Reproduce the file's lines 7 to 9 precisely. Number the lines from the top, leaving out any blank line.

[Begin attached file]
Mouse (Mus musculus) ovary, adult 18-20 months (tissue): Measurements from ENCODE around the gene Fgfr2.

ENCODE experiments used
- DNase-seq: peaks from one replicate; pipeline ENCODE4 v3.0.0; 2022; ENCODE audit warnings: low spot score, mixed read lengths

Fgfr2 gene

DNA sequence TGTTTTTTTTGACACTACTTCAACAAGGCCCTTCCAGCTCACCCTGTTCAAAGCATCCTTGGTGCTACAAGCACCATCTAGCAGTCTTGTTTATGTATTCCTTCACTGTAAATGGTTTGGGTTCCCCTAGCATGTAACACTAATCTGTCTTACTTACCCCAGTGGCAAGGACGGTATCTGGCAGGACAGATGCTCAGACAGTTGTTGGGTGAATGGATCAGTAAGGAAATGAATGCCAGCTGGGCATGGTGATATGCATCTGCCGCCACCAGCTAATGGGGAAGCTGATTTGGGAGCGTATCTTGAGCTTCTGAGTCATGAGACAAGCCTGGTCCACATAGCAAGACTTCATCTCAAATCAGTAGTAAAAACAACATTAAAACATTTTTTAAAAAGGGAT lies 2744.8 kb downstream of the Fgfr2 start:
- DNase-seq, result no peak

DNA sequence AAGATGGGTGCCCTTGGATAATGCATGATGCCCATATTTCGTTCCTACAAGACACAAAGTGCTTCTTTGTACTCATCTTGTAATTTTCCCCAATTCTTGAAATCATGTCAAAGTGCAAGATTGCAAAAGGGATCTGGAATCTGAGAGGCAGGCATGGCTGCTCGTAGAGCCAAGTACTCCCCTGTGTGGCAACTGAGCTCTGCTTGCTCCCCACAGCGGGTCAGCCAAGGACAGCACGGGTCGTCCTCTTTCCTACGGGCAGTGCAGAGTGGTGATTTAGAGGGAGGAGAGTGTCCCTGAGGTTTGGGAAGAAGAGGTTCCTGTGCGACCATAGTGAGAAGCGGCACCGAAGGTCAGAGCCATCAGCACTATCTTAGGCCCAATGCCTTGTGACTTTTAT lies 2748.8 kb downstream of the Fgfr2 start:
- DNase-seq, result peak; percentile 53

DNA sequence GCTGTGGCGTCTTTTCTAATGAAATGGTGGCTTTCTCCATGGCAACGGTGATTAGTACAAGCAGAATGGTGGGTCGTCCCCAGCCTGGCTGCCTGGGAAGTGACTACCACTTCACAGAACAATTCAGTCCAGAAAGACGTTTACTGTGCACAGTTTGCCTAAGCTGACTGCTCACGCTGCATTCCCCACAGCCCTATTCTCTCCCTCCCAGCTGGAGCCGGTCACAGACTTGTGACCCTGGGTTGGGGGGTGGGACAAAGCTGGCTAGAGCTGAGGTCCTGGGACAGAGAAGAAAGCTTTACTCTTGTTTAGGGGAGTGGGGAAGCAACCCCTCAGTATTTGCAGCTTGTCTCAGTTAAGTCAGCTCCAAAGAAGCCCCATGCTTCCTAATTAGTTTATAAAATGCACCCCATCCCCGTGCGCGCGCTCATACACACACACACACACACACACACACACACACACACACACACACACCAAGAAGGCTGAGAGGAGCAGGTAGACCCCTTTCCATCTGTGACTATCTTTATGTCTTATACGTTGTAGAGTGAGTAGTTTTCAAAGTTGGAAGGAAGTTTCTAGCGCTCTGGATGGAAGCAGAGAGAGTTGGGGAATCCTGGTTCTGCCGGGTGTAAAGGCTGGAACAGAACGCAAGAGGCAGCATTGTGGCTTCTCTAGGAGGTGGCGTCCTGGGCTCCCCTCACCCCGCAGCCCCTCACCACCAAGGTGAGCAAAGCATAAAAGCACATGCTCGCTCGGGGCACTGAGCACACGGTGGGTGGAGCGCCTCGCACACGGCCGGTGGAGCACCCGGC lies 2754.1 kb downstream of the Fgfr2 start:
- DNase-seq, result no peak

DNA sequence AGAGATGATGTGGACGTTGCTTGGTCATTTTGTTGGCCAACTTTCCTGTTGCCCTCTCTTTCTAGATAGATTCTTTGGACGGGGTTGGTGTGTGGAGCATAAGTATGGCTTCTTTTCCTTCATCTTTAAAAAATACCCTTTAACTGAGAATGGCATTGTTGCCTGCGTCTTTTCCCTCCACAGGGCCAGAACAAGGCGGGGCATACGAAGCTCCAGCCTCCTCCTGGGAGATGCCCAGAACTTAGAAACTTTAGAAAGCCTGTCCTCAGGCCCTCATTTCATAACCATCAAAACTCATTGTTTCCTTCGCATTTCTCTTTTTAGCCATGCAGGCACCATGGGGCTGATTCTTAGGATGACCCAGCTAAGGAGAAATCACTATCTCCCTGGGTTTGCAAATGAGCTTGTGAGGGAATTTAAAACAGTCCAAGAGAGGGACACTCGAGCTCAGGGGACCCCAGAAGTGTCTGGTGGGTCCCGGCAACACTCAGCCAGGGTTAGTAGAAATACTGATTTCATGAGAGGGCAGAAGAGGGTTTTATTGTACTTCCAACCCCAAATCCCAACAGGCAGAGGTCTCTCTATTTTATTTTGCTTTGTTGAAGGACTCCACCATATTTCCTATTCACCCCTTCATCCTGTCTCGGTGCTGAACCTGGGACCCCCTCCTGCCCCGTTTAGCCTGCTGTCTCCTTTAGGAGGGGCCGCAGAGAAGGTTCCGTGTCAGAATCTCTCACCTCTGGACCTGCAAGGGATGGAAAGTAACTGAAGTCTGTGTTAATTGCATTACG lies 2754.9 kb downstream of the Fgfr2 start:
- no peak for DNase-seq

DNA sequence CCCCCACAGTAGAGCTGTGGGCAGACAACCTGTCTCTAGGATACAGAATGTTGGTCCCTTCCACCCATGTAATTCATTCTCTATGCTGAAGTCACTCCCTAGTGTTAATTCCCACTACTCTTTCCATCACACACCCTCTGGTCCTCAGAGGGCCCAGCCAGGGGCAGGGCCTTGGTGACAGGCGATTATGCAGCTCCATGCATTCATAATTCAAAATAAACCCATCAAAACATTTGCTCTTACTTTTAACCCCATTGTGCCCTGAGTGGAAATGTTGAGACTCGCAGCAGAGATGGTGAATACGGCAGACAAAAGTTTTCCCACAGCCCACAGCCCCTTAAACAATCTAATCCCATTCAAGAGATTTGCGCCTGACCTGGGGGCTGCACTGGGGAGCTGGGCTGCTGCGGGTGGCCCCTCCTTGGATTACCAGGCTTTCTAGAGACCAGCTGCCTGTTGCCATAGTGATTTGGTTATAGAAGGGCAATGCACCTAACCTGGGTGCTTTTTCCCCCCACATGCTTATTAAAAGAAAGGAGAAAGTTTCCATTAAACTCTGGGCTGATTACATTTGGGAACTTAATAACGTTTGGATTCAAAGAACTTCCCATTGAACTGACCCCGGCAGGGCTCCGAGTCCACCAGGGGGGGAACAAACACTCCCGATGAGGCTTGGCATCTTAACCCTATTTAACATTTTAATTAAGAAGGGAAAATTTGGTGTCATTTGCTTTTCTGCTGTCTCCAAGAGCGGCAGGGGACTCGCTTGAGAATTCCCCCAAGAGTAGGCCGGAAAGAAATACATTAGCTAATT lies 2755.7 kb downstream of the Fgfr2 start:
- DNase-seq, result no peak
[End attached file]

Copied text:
DNA sequence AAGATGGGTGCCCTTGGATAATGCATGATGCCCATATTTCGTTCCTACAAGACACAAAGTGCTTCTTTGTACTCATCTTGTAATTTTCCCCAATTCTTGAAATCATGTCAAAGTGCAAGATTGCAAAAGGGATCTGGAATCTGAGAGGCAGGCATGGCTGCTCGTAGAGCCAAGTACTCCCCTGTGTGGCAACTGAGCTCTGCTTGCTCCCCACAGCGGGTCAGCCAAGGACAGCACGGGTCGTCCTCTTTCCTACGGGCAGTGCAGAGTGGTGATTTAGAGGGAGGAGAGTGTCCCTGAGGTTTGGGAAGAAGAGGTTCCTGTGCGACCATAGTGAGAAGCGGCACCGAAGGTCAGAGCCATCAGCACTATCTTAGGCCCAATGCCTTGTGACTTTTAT lies 2748.8 kb downstream of the Fgfr2 start:
- DNase-seq, result peak; percentile 53

DNA sequence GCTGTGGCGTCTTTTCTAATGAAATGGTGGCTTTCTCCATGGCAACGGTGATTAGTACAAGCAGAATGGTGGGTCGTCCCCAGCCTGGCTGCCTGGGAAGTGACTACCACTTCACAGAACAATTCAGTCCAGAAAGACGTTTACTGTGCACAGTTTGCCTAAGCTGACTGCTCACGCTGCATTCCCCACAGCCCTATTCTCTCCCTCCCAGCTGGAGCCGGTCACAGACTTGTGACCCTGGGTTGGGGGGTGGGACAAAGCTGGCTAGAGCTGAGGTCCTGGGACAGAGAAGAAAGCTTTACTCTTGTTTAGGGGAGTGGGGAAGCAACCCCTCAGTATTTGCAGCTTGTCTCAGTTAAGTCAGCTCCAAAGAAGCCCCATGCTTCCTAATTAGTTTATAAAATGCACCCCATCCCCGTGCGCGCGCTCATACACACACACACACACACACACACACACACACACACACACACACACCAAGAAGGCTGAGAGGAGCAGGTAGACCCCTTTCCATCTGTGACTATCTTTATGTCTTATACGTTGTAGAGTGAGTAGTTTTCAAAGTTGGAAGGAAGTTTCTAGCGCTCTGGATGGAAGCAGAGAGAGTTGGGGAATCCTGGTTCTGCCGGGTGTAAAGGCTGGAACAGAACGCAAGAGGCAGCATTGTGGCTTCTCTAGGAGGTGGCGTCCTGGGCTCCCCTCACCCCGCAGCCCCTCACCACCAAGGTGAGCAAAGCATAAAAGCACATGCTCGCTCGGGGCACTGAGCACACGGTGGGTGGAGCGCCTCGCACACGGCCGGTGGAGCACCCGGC lies 2754.1 kb downstream of the Fgfr2 start: